As a civilization evolves, a culture’s ideological beliefs also helps shape the development of humankind.  For example, politicians, artists, and social activitists garner the power of the market with innovative ideology.  They contend the ability to champion a better ideology, also referred to as cultural orthodoxy, is the key to creating a demand for a new culture (Holt & Cameron, 2010).  In the meantime, archeological and mythological records of early civilizations typically focused their energy on pleasing their Gods to attain favorable conditions.  This major component is a commonality that shaped earlier cultures.

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Invasions and War

Social change is also incurred from the hostilities that arise in groups due to: (a) sorrows and grievances; (b) the incompetence of leaders to manage challenges; (c) the difficulties in adapting to change; or (d) a shift or circulation of new radical concepts and ideologies.  These components offer a fertile breeding ground for conflict that can lead to revolution and battle. Social change scientists look at the interconnectedness of a culture with a scientific approach to the components that drive them on a macro level.  Bauer’s (2007) research concludes that the interconnectedness of governments, religion, the urban environment, social structure, and the economy of earlier civilizations, extends for millenia (Bauer, 2007). To illustrate these constructs we will examine man’s earliest civilization to better comprehend ours in our next post.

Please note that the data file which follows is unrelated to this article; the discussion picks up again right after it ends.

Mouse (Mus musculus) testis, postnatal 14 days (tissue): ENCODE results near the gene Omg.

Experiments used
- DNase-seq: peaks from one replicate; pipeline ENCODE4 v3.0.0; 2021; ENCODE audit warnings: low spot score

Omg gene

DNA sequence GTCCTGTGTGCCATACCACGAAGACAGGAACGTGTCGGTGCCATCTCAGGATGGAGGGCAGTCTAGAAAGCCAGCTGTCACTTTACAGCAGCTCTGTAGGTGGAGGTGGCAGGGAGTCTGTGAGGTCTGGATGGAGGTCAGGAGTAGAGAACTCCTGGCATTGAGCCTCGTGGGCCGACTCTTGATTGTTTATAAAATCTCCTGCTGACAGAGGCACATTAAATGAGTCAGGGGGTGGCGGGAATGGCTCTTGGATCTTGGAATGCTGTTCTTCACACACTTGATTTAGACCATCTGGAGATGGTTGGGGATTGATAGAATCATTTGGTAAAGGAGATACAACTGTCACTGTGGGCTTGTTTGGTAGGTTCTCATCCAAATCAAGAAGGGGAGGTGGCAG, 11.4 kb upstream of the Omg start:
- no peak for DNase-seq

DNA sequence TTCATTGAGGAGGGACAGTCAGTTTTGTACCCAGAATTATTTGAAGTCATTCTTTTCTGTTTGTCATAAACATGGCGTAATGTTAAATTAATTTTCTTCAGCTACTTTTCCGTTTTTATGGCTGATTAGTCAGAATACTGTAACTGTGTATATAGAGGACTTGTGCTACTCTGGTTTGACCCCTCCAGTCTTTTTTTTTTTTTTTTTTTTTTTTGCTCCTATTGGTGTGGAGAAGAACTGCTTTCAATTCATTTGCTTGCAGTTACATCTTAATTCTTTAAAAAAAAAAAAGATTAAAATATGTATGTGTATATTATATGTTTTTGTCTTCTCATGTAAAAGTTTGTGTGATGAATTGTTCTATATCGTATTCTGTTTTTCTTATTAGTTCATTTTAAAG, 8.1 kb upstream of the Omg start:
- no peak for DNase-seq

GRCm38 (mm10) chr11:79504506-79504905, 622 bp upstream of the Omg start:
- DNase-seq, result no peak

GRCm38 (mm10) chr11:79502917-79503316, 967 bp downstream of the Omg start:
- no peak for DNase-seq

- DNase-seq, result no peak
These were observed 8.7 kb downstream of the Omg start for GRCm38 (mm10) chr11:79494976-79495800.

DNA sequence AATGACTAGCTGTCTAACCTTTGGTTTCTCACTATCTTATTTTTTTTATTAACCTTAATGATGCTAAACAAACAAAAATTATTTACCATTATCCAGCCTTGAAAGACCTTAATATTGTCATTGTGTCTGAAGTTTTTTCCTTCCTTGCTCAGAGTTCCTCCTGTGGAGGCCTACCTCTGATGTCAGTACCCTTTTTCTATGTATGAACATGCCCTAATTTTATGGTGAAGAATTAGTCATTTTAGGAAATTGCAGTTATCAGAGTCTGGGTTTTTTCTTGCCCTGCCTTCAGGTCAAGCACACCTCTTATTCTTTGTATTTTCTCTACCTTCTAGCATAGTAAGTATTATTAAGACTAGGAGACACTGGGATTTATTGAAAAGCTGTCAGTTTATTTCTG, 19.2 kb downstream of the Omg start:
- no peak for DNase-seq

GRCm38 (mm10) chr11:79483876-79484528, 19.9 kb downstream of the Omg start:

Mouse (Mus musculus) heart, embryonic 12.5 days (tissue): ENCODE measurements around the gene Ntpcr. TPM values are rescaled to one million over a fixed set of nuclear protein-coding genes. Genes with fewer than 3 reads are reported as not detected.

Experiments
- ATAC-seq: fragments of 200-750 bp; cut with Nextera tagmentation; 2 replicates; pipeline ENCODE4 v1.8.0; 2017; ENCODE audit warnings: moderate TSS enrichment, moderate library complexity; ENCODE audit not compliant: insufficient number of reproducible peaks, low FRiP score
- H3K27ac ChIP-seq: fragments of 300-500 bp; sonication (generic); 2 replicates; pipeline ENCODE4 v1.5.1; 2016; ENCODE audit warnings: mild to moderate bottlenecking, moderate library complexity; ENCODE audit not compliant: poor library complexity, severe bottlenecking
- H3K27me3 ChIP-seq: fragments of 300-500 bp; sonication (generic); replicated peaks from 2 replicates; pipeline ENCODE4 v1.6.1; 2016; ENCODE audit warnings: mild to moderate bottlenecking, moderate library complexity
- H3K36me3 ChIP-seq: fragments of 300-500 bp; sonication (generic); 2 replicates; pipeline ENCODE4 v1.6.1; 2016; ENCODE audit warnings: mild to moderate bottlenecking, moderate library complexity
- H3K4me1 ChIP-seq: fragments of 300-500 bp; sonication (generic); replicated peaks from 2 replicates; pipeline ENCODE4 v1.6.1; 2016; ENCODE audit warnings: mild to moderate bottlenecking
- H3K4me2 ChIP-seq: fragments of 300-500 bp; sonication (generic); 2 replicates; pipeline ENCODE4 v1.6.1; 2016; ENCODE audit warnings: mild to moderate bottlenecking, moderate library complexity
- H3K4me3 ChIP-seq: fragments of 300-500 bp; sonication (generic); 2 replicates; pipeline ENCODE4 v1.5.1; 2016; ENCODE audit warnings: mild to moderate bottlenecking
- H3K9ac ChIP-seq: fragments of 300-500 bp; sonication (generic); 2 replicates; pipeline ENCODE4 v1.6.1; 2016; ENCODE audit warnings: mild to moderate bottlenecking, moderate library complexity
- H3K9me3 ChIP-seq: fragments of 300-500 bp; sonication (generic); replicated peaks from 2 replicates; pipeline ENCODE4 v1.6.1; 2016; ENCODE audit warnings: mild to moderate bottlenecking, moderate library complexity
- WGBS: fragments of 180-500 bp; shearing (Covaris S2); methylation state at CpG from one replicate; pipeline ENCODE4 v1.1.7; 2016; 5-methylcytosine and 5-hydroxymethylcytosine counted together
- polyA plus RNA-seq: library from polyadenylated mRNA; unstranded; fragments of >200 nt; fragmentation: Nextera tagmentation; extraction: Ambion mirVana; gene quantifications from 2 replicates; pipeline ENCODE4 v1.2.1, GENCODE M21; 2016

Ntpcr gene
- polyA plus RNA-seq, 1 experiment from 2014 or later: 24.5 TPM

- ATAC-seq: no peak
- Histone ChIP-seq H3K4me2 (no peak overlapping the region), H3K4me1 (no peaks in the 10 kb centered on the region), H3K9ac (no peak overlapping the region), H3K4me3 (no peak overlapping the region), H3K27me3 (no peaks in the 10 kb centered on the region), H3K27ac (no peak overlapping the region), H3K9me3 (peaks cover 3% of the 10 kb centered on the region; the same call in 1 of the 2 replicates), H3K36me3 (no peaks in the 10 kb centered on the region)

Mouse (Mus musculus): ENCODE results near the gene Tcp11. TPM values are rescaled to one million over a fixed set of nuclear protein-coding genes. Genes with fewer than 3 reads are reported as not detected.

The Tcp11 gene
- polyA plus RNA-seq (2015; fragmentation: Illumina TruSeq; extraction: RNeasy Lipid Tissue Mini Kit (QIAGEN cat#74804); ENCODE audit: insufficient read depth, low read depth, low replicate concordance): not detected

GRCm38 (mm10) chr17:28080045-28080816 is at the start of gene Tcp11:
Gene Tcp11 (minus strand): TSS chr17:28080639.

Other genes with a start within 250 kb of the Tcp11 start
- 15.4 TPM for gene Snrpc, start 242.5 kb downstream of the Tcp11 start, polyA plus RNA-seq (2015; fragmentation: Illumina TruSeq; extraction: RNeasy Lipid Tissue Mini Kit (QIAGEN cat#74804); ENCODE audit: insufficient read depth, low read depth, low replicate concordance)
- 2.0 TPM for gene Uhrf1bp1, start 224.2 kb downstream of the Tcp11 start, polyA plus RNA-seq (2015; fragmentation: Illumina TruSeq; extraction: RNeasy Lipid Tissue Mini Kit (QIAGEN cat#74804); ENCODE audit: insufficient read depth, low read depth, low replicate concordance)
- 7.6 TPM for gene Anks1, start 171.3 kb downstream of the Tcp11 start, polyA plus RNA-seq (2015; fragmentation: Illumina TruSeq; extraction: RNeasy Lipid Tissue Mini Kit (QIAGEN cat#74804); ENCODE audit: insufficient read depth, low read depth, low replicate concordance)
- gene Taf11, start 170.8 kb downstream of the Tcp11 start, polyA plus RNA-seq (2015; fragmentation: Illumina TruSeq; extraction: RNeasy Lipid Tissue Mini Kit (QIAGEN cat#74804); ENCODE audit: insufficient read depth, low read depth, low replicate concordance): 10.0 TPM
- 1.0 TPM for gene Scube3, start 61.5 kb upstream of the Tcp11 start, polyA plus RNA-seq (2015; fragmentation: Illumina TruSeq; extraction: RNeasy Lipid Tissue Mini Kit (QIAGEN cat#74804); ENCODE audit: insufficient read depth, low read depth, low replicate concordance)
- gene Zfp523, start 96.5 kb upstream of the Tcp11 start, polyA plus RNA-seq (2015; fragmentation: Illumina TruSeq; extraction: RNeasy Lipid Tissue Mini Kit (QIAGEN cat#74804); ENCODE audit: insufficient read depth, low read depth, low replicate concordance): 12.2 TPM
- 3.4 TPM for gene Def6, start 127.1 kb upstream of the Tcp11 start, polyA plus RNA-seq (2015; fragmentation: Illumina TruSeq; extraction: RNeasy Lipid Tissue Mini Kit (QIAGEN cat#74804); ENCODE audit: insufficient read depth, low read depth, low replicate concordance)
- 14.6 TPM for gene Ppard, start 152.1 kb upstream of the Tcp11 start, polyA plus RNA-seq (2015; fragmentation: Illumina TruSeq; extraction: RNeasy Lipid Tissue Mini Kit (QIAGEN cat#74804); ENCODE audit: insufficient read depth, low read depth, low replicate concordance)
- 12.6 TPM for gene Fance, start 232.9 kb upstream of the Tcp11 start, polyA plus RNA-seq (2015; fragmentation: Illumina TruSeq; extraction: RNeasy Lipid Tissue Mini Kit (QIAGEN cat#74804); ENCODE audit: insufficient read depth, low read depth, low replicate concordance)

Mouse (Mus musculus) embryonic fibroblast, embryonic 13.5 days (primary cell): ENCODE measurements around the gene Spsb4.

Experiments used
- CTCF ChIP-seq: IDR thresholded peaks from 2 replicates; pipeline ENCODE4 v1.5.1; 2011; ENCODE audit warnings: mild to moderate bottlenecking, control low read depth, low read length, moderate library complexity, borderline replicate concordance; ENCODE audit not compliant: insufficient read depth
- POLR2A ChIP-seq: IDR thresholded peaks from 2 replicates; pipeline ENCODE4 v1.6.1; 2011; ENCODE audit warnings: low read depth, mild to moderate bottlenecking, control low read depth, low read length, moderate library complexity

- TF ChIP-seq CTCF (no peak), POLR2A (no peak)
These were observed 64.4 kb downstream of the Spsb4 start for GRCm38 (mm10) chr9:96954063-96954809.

To Be Continued … Part III – An Ancient World View

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References

Bauer, S. (2007). The history of the ancient world. New York, NY: W.W. Norton & Company, LLC.

Cels, S., & de Jong, J. (2012). Agents of change: Strategy and tactics for social innovation. Harrisonburg, VA: R. R. Donnelley Publishing.

Chase-Dunn, C., & Babones, S. (2006). Global social change. Baltimore, MD: John Hopkins University Press.

Dicken, P. (2011). Global shift: Mapping the changing contours of the world economy. New York, NY: The Guilford Press.

Holt, D., & Cameron, D. (2010). Cultural strategy: Using innovative ideologies to build breakthroughs. New York, NY: Oxford University Press.

McNall, S. (2011). Rapid climate change: Causes, consequences, and solutions. New York, NY: Routledge Publishing.

Weinstein, J. (2010). Social change. Pymouth, UK: Rowman & Littlefield Publishers.